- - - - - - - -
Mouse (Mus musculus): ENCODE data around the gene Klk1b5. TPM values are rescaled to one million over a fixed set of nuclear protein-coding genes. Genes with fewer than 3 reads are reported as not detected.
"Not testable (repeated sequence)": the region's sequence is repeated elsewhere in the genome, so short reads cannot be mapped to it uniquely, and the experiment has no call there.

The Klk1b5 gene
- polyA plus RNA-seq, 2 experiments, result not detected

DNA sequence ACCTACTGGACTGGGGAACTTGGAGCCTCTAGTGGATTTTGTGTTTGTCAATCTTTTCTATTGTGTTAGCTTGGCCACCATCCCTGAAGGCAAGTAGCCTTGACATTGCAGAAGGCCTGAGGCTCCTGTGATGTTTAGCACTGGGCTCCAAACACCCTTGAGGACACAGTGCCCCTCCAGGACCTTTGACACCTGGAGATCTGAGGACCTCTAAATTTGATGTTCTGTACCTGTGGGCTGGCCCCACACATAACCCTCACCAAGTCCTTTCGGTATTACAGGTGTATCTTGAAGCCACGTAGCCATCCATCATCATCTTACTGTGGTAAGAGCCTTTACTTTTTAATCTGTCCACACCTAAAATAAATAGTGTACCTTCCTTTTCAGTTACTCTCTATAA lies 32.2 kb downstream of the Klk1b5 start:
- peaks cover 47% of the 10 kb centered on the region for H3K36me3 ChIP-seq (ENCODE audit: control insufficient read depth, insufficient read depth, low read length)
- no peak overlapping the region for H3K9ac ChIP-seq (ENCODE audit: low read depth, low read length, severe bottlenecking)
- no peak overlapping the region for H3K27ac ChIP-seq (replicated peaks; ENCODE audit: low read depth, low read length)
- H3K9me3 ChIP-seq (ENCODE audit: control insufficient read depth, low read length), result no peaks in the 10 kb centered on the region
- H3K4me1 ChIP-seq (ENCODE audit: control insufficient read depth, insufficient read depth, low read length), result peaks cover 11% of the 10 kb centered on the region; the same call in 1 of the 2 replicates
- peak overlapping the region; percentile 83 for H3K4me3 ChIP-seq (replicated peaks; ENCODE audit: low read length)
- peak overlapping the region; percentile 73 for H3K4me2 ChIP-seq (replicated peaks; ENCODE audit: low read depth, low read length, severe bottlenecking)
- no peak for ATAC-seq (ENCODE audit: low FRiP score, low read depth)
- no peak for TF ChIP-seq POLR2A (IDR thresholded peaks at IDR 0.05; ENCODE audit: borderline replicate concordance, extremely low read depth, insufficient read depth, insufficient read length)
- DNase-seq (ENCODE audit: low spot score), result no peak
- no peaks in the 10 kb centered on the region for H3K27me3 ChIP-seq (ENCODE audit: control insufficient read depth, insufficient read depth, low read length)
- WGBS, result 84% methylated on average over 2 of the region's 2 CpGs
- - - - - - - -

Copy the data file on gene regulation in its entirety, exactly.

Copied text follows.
Mouse (Mus musculus): ENCODE data around the gene Klk1b5. TPM values are rescaled to one million over a fixed set of nuclear protein-coding genes. Genes with fewer than 3 reads are reported as not detected.
"Not testable (repeated sequence)": the region's sequence is repeated elsewhere in the genome, so short reads cannot be mapped to it uniquely, and the experiment has no call there.

The Klk1b5 gene
- polyA plus RNA-seq, 2 experiments, result not detected

DNA sequence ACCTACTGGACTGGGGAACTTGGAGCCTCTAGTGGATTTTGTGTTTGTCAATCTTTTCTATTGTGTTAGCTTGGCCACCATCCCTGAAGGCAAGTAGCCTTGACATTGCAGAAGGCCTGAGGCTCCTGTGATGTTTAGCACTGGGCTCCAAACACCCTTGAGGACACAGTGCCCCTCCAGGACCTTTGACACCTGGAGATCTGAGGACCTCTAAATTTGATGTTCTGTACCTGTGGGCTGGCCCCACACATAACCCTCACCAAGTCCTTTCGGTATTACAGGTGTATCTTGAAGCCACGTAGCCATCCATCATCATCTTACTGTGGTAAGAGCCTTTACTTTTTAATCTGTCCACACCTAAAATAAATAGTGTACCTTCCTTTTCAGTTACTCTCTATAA lies 32.2 kb downstream of the Klk1b5 start:
- peaks cover 47% of the 10 kb centered on the region for H3K36me3 ChIP-seq (ENCODE audit: control insufficient read depth, insufficient read depth, low read length)
- no peak overlapping the region for H3K9ac ChIP-seq (ENCODE audit: low read depth, low read length, severe bottlenecking)
- no peak overlapping the region for H3K27ac ChIP-seq (replicated peaks; ENCODE audit: low read depth, low read length)
- H3K9me3 ChIP-seq (ENCODE audit: control insufficient read depth, low read length), result no peaks in the 10 kb centered on the region
- H3K4me1 ChIP-seq (ENCODE audit: control insufficient read depth, insufficient read depth, low read length), result peaks cover 11% of the 10 kb centered on the region; the same call in 1 of the 2 replicates
- peak overlapping the region; percentile 83 for H3K4me3 ChIP-seq (replicated peaks; ENCODE audit: low read length)
- peak overlapping the region; percentile 73 for H3K4me2 ChIP-seq (replicated peaks; ENCODE audit: low read depth, low read length, severe bottlenecking)
- no peak for ATAC-seq (ENCODE audit: low FRiP score, low read depth)
- no peak for TF ChIP-seq POLR2A (IDR thresholded peaks at IDR 0.05; ENCODE audit: borderline replicate concordance, extremely low read depth, insufficient read depth, insufficient read length)
- DNase-seq (ENCODE audit: low spot score), result no peak
- no peaks in the 10 kb centered on the region for H3K27me3 ChIP-seq (ENCODE audit: control insufficient read depth, insufficient read depth, low read length)
- WGBS, result 84% methylated on average over 2 of the region's 2 CpGs